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Oracle plays hardball with Rimini on third-party maintenance

“This case is about the massive theft of Oracle’s software and related support materials through an illegal business model by Defendant Rimini Street and its CEO and President, Defendant Seth Ravin,” states the latest lawsuit filed by Oracle Corp.


Big bad-a** Oracle is back in court over third-party maintenance, using the same puffed-up language found in its 2007 lawsuit against SAP’s TomorrowNow, which accused the now-defunct third-party-maintenance provider of “corporate theft on a grand scale.” Get ready for Round 2 in the battle to protect the golden goose of Big Software — double-digit annual maintenance fees.

In the case of Oracle USA Inc. v. Rimini Street Inc., Oracle’s sharp-tongued lawyers accuse Rimini of illegally downloading Oracle’s software and support materials “in a scheme that is vast in scope.” Oracle alleges that Rimini uses “‘robots or ‘crawlers,’ in intentional violation of Oracle’s Technical Support website terms of use.”

According to the lawsuit, Rimini’s “intrusions” have damaged Oracle’s support service business by causing the databases that host the software and support materials to freeze, to the detriment of Oracle customers. The phrase “massive illegal downloads” appears liberally throughout the suit.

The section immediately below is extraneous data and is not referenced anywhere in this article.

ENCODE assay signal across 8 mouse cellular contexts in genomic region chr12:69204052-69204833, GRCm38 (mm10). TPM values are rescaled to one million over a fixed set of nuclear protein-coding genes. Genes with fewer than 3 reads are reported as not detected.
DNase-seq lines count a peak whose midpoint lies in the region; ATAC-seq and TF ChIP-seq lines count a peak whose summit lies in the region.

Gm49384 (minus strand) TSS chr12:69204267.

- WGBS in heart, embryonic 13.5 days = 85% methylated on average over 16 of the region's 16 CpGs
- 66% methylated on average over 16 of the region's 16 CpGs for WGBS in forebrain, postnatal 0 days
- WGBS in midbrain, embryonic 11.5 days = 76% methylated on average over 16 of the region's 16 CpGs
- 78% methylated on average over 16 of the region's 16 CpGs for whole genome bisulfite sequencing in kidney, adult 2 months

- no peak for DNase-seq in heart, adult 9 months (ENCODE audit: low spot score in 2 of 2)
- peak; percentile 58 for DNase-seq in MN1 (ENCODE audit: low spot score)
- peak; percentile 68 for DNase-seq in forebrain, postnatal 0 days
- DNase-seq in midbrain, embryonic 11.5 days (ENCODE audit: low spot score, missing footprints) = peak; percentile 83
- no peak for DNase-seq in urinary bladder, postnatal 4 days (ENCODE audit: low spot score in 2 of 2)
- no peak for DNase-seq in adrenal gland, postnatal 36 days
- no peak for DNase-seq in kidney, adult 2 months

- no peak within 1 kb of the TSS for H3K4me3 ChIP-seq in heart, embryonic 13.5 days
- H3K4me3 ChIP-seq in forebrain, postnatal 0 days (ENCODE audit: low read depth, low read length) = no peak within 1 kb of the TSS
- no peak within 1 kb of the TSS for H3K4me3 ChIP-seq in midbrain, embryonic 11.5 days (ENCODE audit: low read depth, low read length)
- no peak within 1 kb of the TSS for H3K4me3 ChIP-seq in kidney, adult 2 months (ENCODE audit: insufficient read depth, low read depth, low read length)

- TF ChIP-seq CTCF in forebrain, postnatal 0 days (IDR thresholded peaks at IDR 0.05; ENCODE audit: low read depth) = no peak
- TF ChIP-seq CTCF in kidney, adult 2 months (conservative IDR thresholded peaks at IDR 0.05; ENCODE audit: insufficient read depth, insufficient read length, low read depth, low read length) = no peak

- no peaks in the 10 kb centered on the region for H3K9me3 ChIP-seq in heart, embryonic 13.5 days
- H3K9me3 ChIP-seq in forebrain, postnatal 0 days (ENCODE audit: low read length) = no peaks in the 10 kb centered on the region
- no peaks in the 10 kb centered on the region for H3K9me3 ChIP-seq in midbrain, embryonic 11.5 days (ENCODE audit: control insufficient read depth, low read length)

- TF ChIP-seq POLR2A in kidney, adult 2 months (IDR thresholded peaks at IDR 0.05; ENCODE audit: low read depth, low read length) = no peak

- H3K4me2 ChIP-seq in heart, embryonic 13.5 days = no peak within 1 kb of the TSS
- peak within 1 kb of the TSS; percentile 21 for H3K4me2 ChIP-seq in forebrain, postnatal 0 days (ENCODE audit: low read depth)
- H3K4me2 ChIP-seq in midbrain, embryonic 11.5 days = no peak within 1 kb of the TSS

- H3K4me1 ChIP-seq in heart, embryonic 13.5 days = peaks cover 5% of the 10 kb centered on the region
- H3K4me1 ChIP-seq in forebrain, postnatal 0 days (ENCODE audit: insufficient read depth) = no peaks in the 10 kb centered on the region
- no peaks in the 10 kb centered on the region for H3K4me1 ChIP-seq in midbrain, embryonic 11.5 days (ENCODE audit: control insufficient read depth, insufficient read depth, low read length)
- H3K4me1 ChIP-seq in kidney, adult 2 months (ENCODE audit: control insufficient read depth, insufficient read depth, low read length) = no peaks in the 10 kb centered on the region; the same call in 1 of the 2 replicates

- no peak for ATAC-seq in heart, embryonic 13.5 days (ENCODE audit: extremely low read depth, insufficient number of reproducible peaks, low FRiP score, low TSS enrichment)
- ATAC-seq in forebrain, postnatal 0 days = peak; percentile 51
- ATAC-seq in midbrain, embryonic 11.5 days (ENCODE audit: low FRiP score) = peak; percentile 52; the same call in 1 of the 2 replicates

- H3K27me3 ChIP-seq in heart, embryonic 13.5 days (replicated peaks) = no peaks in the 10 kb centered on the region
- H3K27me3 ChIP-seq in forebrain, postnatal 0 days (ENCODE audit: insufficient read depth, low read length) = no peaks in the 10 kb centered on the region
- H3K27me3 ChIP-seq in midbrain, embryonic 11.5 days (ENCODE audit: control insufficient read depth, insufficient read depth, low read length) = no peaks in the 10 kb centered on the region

Rimini’s Ravin has stated that the firm will fight the case. (For anyone interested in hearing Ravin in a less-scripted mode, I did an interview with him about the touchy topic of third-party software maintenance shortly after Oracle filed its lawsuit against SAP.) What I’ll be following and following up on is what the lawsuit means for the perennial third-party maintenance arguments, as well as for CIOs.

When Oracle sued SAP in 2007, I consulted lawyers and IT experts, who thought the suit carried a warning for CIOs. They advised CIOs who had moved or were considering a move to third-party maintenance to be mindful of how they transitioned from one provider to a competitor, and to review their contracts about nondisclosure restrictions. That risk to CIOs in that case was explicit.

In the 2007 case, Oracle called out Honeywell International Inc. as an example of how TomorrowNow used Honeywell’s passwords to allegedly download Oracle support materials beyond the scope of products “that Honeywell had licensed and to which it had authorized access.” Gartner also issued an advisory for CIOs. 

Legal merits aside, I wonder whether we’ll see a backlash to this latest Oracle suit by customers, given the enormous pressure CIOs have been under to cut costs. I’ve talked to a number of CIOs this year who have dropped maintenance, and others, like Bill Yearous, who actually dropped Oracle after pricing went up.

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